If you are overweight, losing just 5 to 10 percent of your body weight can positively affect your health, according to the Centers for Disease Control and Prevention. However, you need to do so in a healthy way, since starvation diets and diet pills can have unwanted side effects and even damage your health. Aim to lose 1 to 2 pounds per week through a combination of diet and exercise for the most health benefits.
The most common reason for going on a diet is to lose weight. Eat fewer calories than you use during the day and you’ll lose weight. Add in exercise and you may also be able to improve your body composition, since the exercise will help you maintain your muscle so you lose mostly fat.
Lower Blood Pressure
Weight loss may help you lower your blood pressure levels, according to a study published in “Diabetes Care” in July 2011. Although improvements were greater in people who lost more weight, even those losing just 2 to 5 percent of their weight were more likely experience improvements in systolic blood pressure.
Your body uses triglycerides to store any extra calories you consume, but having high levels can increase your risk for heart problems. The July 2011 “Diabetes Care” study found that losing at least 5 percent of body weight may help lower your triglyceride levels.
Improved Cholesterol Ratio
Losing a small amount of weight may help you improve your cholesterol numbers by increasing your high-density lipoprotein, or good cholesterol, according to the July 2011 study in “Diabetes Care.” However, losing less than 10 percent of body weight didn’t significantly impact low-density lipoprotein, the bad cholesterol, in this study.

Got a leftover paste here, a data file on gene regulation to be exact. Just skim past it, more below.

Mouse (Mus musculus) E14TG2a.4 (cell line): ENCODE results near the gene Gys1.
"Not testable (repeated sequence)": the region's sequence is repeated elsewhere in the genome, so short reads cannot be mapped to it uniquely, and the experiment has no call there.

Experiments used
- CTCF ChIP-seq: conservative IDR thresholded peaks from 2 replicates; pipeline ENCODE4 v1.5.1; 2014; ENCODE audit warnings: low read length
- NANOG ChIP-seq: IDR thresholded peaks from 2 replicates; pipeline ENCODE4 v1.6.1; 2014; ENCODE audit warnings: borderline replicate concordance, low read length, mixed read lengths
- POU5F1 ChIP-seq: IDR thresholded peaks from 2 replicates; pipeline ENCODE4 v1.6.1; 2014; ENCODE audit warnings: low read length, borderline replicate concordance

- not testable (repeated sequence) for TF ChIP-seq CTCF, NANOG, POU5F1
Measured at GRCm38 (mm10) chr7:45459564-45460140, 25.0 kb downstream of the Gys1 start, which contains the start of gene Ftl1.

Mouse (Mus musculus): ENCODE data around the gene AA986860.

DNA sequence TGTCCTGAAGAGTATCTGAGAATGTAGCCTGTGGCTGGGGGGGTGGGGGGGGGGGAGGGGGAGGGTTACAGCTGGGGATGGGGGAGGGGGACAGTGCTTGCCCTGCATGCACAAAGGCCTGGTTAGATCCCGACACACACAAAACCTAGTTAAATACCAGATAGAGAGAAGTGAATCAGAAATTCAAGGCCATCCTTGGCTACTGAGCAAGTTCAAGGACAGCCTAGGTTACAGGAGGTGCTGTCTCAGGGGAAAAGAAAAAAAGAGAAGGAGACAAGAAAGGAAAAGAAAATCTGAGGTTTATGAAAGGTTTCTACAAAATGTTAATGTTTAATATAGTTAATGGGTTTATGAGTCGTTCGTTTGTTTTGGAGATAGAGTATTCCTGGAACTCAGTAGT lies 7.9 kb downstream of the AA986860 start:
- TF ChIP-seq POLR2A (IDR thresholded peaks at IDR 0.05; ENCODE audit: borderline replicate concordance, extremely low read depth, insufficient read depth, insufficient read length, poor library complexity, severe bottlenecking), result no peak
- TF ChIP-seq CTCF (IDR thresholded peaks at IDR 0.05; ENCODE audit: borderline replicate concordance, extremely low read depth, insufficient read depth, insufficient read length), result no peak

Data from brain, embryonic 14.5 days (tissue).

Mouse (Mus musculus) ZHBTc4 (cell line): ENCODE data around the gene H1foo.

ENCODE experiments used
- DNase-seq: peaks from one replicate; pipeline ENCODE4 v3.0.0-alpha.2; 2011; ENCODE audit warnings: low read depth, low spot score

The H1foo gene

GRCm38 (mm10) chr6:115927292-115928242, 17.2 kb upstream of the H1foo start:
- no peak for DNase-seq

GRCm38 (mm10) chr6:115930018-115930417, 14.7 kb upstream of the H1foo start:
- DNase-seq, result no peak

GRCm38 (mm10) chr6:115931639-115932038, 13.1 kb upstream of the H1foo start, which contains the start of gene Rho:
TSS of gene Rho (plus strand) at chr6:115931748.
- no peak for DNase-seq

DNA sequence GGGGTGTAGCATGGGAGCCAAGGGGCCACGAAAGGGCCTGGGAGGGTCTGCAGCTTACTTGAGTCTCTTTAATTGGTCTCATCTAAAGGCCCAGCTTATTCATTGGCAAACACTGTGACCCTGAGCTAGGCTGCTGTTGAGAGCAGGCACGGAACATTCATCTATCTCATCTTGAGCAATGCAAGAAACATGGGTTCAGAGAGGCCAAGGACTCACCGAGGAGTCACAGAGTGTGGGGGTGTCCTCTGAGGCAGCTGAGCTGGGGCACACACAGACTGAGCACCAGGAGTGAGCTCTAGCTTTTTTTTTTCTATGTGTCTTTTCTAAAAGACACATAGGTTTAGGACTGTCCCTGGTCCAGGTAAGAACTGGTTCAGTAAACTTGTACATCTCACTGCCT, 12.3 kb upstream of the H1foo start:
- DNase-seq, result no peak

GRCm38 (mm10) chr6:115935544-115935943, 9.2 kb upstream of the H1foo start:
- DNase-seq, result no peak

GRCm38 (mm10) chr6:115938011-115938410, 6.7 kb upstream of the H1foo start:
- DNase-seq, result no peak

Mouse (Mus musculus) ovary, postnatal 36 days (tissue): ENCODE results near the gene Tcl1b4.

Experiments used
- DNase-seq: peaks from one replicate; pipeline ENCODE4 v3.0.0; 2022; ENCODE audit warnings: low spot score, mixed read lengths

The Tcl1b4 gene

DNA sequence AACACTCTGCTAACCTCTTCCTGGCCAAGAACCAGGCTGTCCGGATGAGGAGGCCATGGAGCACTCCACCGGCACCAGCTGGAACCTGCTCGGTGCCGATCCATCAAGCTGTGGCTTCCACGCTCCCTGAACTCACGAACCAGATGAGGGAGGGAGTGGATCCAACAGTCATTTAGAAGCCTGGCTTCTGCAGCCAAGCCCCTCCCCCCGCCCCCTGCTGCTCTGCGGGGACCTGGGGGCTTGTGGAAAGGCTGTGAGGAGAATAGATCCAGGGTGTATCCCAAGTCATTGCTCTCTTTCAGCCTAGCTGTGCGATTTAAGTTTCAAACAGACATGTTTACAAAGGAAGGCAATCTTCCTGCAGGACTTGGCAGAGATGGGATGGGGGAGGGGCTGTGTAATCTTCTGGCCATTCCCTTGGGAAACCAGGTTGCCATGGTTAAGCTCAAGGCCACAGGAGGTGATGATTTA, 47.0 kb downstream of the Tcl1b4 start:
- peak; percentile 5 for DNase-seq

Decreased Heart Disease Risk
Since having high blood pressure, high triglycerides and high cholesterol increases your risk for heart disease, improving these numbers lowers your risk for this condition, which is one of the most common causes of death for people in the United States. If you tend to carry your weight around your waist, losing some of this weight is particularly beneficial, since having a large waist circumference is associated with an increased risk for heart disease.
Improved Survival Rates for People With Heart Disease
If you already suffer from heart disease, losing weight may make future heart attacks or strokes less likely and help you live longer, even if you are still overweight after your weight loss, according to a study published in the “European Journal of Preventive Cardiology” in June 2008.
Lower Blood Glucose Levels
Losing at least a little weight can make it easier for diabetics to control their disease, since decreasing your weight can help lower your blood glucose levels, according to the 2011 “Diabetes Care” study.
Decreased Diabetes Risk
Better blood glucose control, as a result of weight loss, can decrease your risk for Type 2 diabetes. In a study published in September 2006 in “Diabetes Care,” each 2.2 pounds participants lost led to a 16 percent decrease in their risk for Type 2 diabetes.
Not only will you look better, but you may also feel better if you lose weight. Studies performed using participants of the National Weight Control Registry have found that weight loss may also lead to improvements in mood.
Higher Energy Levels
The National Weight Control Registry studies also noted that people who have lost weight tend to have more energy. This extra energy may make it easier for you to do the exercise that can help you maintain your weight loss and get in better shape.